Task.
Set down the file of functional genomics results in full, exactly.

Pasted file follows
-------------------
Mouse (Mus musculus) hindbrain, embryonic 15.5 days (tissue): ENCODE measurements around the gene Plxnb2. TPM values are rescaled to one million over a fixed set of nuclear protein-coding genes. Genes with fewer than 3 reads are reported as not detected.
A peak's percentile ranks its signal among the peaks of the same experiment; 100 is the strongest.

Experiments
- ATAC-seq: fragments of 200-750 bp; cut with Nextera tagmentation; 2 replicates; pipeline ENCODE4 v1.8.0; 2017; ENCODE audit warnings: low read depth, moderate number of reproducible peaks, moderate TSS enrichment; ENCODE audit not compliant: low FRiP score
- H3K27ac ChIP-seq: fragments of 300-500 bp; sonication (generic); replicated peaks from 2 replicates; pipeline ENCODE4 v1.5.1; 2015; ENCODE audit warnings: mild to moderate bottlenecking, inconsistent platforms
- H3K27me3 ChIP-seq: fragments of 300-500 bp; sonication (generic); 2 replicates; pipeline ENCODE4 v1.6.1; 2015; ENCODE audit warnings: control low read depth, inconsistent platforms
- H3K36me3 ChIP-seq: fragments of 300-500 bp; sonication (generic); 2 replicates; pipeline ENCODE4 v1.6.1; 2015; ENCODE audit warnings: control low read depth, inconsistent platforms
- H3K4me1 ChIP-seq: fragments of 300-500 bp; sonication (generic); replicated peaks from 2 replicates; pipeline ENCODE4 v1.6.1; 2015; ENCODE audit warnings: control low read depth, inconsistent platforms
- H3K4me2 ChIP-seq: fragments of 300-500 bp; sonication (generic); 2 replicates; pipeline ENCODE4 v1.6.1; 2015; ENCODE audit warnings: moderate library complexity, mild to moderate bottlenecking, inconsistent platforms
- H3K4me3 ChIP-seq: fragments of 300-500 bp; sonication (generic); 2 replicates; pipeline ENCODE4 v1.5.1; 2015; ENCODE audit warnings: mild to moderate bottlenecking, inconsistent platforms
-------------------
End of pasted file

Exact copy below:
Mouse (Mus musculus) hindbrain, embryonic 15.5 days (tissue): ENCODE measurements around the gene Plxnb2. TPM values are rescaled to one million over a fixed set of nuclear protein-coding genes. Genes with fewer than 3 reads are reported as not detected.
A peak's percentile ranks its signal among the peaks of the same experiment; 100 is the strongest.

Experiments
- ATAC-seq: fragments of 200-750 bp; cut with Nextera tagmentation; 2 replicates; pipeline ENCODE4 v1.8.0; 2017; ENCODE audit warnings: low read depth, moderate number of reproducible peaks, moderate TSS enrichment; ENCODE audit not compliant: low FRiP score
- H3K27ac ChIP-seq: fragments of 300-500 bp; sonication (generic); replicated peaks from 2 replicates; pipeline ENCODE4 v1.5.1; 2015; ENCODE audit warnings: mild to moderate bottlenecking, inconsistent platforms
- H3K27me3 ChIP-seq: fragments of 300-500 bp; sonication (generic); 2 replicates; pipeline ENCODE4 v1.6.1; 2015; ENCODE audit warnings: control low read depth, inconsistent platforms
- H3K36me3 ChIP-seq: fragments of 300-500 bp; sonication (generic); 2 replicates; pipeline ENCODE4 v1.6.1; 2015; ENCODE audit warnings: control low read depth, inconsistent platforms
- H3K4me1 ChIP-seq: fragments of 300-500 bp; sonication (generic); replicated peaks from 2 replicates; pipeline ENCODE4 v1.6.1; 2015; ENCODE audit warnings: control low read depth, inconsistent platforms
- H3K4me2 ChIP-seq: fragments of 300-500 bp; sonication (generic); 2 replicates; pipeline ENCODE4 v1.6.1; 2015; ENCODE audit warnings: moderate library complexity, mild to moderate bottlenecking, inconsistent platforms
- H3K4me3 ChIP-seq: fragments of 300-500 bp; sonication (generic); 2 replicates; pipeline ENCODE4 v1.5.1; 2015; ENCODE audit warnings: mild to moderate bottlenecking, inconsistent platforms